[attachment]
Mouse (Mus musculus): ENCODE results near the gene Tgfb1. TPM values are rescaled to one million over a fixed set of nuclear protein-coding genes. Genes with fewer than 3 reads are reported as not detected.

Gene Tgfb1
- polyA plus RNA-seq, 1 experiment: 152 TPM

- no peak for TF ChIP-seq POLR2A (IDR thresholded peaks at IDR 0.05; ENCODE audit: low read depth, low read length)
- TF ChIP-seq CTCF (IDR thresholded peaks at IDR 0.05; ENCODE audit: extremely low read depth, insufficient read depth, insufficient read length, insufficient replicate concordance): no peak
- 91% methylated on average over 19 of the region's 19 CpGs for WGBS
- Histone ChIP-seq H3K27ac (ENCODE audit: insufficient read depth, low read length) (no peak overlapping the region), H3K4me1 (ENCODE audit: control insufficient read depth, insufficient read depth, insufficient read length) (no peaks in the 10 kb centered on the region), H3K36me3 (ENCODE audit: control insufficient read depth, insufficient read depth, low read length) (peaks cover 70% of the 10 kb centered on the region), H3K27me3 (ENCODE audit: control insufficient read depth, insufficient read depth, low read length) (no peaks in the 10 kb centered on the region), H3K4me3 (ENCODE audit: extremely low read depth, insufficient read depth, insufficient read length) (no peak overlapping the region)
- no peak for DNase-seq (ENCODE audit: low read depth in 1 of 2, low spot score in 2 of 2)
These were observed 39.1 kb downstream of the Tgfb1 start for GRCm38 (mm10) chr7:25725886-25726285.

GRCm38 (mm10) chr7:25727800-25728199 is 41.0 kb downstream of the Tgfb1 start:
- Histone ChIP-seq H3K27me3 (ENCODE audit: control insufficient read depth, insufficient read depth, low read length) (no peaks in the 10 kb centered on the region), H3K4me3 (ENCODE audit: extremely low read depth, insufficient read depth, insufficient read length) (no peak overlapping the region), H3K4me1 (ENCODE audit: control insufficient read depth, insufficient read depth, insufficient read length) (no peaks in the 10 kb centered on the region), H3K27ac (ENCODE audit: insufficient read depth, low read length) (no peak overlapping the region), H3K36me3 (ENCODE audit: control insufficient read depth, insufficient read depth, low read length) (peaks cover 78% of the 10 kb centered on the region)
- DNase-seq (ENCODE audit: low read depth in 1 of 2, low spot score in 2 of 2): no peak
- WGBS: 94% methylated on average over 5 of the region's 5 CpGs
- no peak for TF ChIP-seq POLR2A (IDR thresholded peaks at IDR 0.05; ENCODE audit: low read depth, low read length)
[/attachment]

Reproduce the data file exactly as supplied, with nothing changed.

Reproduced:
Mouse (Mus musculus): ENCODE results near the gene Tgfb1. TPM values are rescaled to one million over a fixed set of nuclear protein-coding genes. Genes with fewer than 3 reads are reported as not detected.

Gene Tgfb1
- polyA plus RNA-seq, 1 experiment: 152 TPM

- no peak for TF ChIP-seq POLR2A (IDR thresholded peaks at IDR 0.05; ENCODE audit: low read depth, low read length)
- TF ChIP-seq CTCF (IDR thresholded peaks at IDR 0.05; ENCODE audit: extremely low read depth, insufficient read depth, insufficient read length, insufficient replicate concordance): no peak
- 91% methylated on average over 19 of the region's 19 CpGs for WGBS
- Histone ChIP-seq H3K27ac (ENCODE audit: insufficient read depth, low read length) (no peak overlapping the region), H3K4me1 (ENCODE audit: control insufficient read depth, insufficient read depth, insufficient read length) (no peaks in the 10 kb centered on the region), H3K36me3 (ENCODE audit: control insufficient read depth, insufficient read depth, low read length) (peaks cover 70% of the 10 kb centered on the region), H3K27me3 (ENCODE audit: control insufficient read depth, insufficient read depth, low read length) (no peaks in the 10 kb centered on the region), H3K4me3 (ENCODE audit: extremely low read depth, insufficient read depth, insufficient read length) (no peak overlapping the region)
- no peak for DNase-seq (ENCODE audit: low read depth in 1 of 2, low spot score in 2 of 2)
These were observed 39.1 kb downstream of the Tgfb1 start for GRCm38 (mm10) chr7:25725886-25726285.

GRCm38 (mm10) chr7:25727800-25728199 is 41.0 kb downstream of the Tgfb1 start:
- Histone ChIP-seq H3K27me3 (ENCODE audit: control insufficient read depth, insufficient read depth, low read length) (no peaks in the 10 kb centered on the region), H3K4me3 (ENCODE audit: extremely low read depth, insufficient read depth, insufficient read length) (no peak overlapping the region), H3K4me1 (ENCODE audit: control insufficient read depth, insufficient read depth, insufficient read length) (no peaks in the 10 kb centered on the region), H3K27ac (ENCODE audit: insufficient read depth, low read length) (no peak overlapping the region), H3K36me3 (ENCODE audit: control insufficient read depth, insufficient read depth, low read length) (peaks cover 78% of the 10 kb centered on the region)
- DNase-seq (ENCODE audit: low read depth in 1 of 2, low spot score in 2 of 2): no peak
- WGBS: 94% methylated on average over 5 of the region's 5 CpGs
- no peak for TF ChIP-seq POLR2A (IDR thresholded peaks at IDR 0.05; ENCODE audit: low read depth, low read length)